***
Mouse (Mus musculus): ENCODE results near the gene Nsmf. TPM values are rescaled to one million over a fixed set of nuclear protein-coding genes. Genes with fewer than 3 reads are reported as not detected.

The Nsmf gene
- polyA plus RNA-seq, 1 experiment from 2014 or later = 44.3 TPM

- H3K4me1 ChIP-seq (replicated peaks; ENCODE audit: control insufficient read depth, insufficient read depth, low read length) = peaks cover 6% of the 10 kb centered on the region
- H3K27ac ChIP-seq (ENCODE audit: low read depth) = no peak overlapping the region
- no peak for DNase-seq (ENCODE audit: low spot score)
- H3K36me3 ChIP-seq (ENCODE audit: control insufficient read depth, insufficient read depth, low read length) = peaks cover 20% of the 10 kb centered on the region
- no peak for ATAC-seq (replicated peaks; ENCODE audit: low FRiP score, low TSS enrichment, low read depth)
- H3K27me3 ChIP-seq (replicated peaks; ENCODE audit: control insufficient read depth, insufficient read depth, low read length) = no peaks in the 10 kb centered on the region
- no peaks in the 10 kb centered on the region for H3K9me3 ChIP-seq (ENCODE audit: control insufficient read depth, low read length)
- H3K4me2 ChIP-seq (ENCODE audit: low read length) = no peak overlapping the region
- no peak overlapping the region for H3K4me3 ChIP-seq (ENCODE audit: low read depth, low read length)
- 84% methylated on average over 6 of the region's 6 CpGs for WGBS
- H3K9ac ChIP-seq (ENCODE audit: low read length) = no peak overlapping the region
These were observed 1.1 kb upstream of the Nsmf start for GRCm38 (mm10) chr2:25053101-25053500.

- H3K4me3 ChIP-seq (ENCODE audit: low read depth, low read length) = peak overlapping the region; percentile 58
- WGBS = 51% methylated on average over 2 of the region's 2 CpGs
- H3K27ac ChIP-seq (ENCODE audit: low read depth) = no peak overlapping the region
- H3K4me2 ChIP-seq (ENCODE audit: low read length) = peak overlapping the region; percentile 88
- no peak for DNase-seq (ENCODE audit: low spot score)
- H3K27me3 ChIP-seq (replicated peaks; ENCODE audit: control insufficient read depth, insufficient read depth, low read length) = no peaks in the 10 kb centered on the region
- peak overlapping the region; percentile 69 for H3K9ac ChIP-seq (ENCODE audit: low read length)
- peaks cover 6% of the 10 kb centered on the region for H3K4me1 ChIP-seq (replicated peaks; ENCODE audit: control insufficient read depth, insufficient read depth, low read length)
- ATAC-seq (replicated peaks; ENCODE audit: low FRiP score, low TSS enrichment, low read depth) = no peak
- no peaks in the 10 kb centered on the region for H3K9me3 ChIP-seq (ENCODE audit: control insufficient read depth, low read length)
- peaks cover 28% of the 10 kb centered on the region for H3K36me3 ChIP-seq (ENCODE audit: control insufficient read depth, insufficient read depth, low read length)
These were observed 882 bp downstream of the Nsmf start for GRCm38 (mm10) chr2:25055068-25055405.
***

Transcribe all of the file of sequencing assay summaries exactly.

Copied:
Mouse (Mus musculus): ENCODE results near the gene Nsmf. TPM values are rescaled to one million over a fixed set of nuclear protein-coding genes. Genes with fewer than 3 reads are reported as not detected.

The Nsmf gene
- polyA plus RNA-seq, 1 experiment from 2014 or later = 44.3 TPM

- H3K4me1 ChIP-seq (replicated peaks; ENCODE audit: control insufficient read depth, insufficient read depth, low read length) = peaks cover 6% of the 10 kb centered on the region
- H3K27ac ChIP-seq (ENCODE audit: low read depth) = no peak overlapping the region
- no peak for DNase-seq (ENCODE audit: low spot score)
- H3K36me3 ChIP-seq (ENCODE audit: control insufficient read depth, insufficient read depth, low read length) = peaks cover 20% of the 10 kb centered on the region
- no peak for ATAC-seq (replicated peaks; ENCODE audit: low FRiP score, low TSS enrichment, low read depth)
- H3K27me3 ChIP-seq (replicated peaks; ENCODE audit: control insufficient read depth, insufficient read depth, low read length) = no peaks in the 10 kb centered on the region
- no peaks in the 10 kb centered on the region for H3K9me3 ChIP-seq (ENCODE audit: control insufficient read depth, low read length)
- H3K4me2 ChIP-seq (ENCODE audit: low read length) = no peak overlapping the region
- no peak overlapping the region for H3K4me3 ChIP-seq (ENCODE audit: low read depth, low read length)
- 84% methylated on average over 6 of the region's 6 CpGs for WGBS
- H3K9ac ChIP-seq (ENCODE audit: low read length) = no peak overlapping the region
These were observed 1.1 kb upstream of the Nsmf start for GRCm38 (mm10) chr2:25053101-25053500.

- H3K4me3 ChIP-seq (ENCODE audit: low read depth, low read length) = peak overlapping the region; percentile 58
- WGBS = 51% methylated on average over 2 of the region's 2 CpGs
- H3K27ac ChIP-seq (ENCODE audit: low read depth) = no peak overlapping the region
- H3K4me2 ChIP-seq (ENCODE audit: low read length) = peak overlapping the region; percentile 88
- no peak for DNase-seq (ENCODE audit: low spot score)
- H3K27me3 ChIP-seq (replicated peaks; ENCODE audit: control insufficient read depth, insufficient read depth, low read length) = no peaks in the 10 kb centered on the region
- peak overlapping the region; percentile 69 for H3K9ac ChIP-seq (ENCODE audit: low read length)
- peaks cover 6% of the 10 kb centered on the region for H3K4me1 ChIP-seq (replicated peaks; ENCODE audit: control insufficient read depth, insufficient read depth, low read length)
- ATAC-seq (replicated peaks; ENCODE audit: low FRiP score, low TSS enrichment, low read depth) = no peak
- no peaks in the 10 kb centered on the region for H3K9me3 ChIP-seq (ENCODE audit: control insufficient read depth, low read length)
- peaks cover 28% of the 10 kb centered on the region for H3K36me3 ChIP-seq (ENCODE audit: control insufficient read depth, insufficient read depth, low read length)
These were observed 882 bp downstream of the Nsmf start for GRCm38 (mm10) chr2:25055068-25055405.